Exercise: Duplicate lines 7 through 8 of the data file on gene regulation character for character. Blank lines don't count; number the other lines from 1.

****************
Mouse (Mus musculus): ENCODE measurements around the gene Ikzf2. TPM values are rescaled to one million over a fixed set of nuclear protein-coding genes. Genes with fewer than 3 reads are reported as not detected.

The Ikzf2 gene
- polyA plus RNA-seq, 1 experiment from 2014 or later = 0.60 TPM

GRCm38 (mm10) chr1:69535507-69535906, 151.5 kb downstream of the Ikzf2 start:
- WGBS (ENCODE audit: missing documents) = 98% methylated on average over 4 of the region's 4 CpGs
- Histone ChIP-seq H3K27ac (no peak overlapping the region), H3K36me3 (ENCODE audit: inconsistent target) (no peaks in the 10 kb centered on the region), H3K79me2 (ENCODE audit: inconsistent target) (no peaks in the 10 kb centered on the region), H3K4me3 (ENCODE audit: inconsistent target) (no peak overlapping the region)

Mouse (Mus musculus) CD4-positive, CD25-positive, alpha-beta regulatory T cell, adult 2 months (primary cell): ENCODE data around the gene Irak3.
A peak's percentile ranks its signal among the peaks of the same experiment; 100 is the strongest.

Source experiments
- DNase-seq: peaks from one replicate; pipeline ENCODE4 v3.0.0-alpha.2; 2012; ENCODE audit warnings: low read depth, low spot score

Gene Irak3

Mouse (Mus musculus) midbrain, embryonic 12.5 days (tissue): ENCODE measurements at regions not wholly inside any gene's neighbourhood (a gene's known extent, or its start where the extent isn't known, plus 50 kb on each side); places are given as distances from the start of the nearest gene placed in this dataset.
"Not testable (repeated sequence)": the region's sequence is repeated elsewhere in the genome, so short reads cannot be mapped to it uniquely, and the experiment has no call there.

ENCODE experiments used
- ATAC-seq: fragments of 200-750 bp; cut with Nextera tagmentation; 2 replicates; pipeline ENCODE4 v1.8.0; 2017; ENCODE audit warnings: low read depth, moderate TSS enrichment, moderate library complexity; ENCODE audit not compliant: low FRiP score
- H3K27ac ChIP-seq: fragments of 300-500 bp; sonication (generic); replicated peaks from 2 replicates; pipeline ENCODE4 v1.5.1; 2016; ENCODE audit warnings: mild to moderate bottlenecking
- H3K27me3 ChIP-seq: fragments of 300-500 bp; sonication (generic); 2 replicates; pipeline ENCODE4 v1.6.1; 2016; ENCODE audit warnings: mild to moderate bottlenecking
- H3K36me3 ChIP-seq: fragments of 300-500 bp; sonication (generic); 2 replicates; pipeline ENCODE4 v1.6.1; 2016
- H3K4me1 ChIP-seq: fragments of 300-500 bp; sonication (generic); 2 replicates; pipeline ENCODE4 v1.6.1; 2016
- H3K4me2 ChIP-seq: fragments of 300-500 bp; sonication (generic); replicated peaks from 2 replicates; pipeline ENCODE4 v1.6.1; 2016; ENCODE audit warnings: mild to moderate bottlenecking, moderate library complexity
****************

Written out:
Mouse (Mus musculus) CD4-positive, CD25-positive, alpha-beta regulatory T cell, adult 2 months (primary cell): ENCODE data around the gene Irak3.
A peak's percentile ranks its signal among the peaks of the same experiment; 100 is the strongest.